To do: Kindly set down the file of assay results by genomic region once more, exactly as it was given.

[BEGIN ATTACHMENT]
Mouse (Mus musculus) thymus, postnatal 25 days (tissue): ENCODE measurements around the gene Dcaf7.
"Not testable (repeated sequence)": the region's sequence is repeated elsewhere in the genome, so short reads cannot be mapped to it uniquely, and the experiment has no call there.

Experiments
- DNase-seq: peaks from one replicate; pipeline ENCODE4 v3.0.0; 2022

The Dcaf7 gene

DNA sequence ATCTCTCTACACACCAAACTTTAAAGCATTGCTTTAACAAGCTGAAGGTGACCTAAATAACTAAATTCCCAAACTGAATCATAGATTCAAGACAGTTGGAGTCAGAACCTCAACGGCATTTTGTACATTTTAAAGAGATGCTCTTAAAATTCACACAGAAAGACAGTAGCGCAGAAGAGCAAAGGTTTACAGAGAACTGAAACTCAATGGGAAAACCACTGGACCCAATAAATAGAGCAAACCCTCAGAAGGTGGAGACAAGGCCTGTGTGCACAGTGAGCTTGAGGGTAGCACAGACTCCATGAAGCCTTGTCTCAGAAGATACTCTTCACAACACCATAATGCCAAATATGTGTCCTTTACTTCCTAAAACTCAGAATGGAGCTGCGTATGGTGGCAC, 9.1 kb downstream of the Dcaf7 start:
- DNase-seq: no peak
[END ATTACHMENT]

Mouse (Mus musculus) thymus, postnatal 25 days (tissue): ENCODE measurements around the gene Dcaf7.
"Not testable (repeated sequence)": the region's sequence is repeated elsewhere in the genome, so short reads cannot be mapped to it uniquely, and the experiment has no call there.

Experiments
- DNase-seq: peaks from one replicate; pipeline ENCODE4 v3.0.0; 2022

The Dcaf7 gene

DNA sequence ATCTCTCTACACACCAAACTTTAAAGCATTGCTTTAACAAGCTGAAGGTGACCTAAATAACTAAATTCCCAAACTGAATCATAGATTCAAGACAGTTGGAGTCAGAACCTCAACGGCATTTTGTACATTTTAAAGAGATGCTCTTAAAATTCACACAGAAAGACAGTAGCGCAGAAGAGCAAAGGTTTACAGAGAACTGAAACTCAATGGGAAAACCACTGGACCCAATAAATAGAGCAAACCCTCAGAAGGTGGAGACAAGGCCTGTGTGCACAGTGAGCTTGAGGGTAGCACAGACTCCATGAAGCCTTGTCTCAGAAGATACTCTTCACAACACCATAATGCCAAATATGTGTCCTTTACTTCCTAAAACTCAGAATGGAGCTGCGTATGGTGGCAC, 9.1 kb downstream of the Dcaf7 start:
- DNase-seq: no peak